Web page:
Yeah, it looks like it was indeed an internet link fuss thing (“i/o timeout”'s – )

Generally it’s hard to generalize about who’d still have access when some don’t. Isn’t it better for the system to err on caution when including servers in the DNS response?

Somewhere on the todo list: automatic traceroutes when the status changes. Also, maybe a way to have many more monitors.

Yea the current system does work quite well. But I do think that the system could be improved to add a bit of resiliency when for example an internet link goes down. Specifically I don’t think it would be beneficial to remove servers from DNS if a major part of a regions bandwidth is removed (e.g. say 30% ish of the servers). Maybe just remove those from but keep them on or have an upper limit of removed servers per day per region? I know its a bit of a rare event if that happens, but what do you think?

Detecting this would become easier with multiple monitors or automatic traceroutes.

Note: I’m taking about servers that still answer queries from at least one monitoring server.

Hi Ask,

I think your focus on KoD is too aggressive. My server uses “discard average 5” (instead of 3), requiring clients to keep an average interval of 32 seconds. Clients should not set minpoll lower than the default of 64 seconds, so this average setting seems perfectly normal to me.

However, it has the side effect of not only increasing the minimum average interval by a factor four, but it also decreases the allowed number of packages in the iburst by four. This limits the iburst to two valid time replies, giving a KoD at the third one.

This should not affect SNTP clients as (i)burst is useless for them anyway.

RFC compliant ntpd clients should all be able to handle KoD in a good way. Anyway, they should only use iburst and not burst, so it will only affect the initial few packages in a long time relationship. Therefore, I think the monitor should just honour the KoD and ignore those packages, using only the valid time responses in the calculation of the score.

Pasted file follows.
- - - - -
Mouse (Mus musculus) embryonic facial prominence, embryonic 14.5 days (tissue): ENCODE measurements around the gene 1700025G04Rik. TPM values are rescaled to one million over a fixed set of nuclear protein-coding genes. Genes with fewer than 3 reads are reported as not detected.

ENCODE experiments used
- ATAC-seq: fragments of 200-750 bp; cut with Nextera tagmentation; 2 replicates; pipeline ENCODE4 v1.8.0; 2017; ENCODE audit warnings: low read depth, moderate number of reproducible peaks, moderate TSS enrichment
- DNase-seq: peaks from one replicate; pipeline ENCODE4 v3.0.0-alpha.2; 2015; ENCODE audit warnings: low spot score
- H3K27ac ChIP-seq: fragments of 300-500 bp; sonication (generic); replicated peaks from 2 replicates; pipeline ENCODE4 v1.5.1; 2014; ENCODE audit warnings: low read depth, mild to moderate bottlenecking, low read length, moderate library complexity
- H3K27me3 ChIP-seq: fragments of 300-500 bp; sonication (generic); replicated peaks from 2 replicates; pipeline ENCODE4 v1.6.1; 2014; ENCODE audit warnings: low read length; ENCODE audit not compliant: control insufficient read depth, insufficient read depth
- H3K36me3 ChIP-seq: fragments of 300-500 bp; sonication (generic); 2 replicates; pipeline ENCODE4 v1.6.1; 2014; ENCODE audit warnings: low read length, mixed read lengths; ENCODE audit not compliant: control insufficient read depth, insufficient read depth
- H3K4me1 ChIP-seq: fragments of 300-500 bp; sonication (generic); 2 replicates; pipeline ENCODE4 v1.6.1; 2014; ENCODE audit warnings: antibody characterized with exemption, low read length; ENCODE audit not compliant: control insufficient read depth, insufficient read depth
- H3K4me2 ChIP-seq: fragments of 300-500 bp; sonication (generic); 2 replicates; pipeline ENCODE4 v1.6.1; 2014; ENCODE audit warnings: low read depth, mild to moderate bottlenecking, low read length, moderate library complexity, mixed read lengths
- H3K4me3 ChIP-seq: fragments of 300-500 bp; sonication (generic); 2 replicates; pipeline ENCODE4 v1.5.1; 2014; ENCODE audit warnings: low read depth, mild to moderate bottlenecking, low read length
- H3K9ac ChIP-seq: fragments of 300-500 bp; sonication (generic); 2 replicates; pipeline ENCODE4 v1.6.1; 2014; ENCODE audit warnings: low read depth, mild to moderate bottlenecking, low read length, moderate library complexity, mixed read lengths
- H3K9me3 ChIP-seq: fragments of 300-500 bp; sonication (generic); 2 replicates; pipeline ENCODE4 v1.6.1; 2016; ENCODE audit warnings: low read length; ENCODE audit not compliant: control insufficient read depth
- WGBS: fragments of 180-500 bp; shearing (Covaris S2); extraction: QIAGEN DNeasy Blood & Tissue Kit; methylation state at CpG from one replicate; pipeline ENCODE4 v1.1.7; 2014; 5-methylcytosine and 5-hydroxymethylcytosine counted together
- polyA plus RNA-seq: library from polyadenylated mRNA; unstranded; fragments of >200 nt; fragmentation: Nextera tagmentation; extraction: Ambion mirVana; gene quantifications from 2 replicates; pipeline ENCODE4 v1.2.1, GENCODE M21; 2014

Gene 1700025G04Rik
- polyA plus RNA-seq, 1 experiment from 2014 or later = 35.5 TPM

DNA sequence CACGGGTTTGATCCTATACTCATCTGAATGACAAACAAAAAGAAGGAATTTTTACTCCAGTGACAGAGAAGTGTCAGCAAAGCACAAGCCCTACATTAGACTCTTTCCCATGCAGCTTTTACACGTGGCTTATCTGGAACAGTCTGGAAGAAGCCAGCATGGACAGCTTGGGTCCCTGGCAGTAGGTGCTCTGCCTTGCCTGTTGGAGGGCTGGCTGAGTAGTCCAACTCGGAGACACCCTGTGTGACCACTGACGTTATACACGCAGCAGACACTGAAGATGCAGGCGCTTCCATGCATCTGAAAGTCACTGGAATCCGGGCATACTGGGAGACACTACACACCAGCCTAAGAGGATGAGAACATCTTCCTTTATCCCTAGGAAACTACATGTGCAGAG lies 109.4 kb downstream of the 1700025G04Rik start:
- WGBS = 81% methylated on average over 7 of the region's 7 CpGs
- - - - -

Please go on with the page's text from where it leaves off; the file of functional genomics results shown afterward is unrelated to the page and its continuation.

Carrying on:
The alternative is to do rate limiting in my firewall. There it is easy to both allow an initial burst of 8 packages and limit the average (after the burst) to only 1 package every 32 seconds. That way I’ll satisfy the monitor and iburst. However, RFC compliant clients no longer get the KoD/RATE warning, as my firewall will just drop the request. I think replying with KoD/RATE is better :wink:


But if there are 3 clients behind the same NAT IP address restarted at the same time, some of their packets would be blocked.

Any server operator enabling the “limited” option in a “restrict” config line will serve a limited number of clients behind NAT. In the default situation the 9th client won’t get a reply. With IoT 9 is not a lot either… However, if they honour the KoD, they can increase the delay between requests. If I implement other rate limiting measures without KoD, the clients don’t have a clue they should increase the delay.

With all DDoS’es going on using UDP port 123, I want to implement rate limiting per IP address.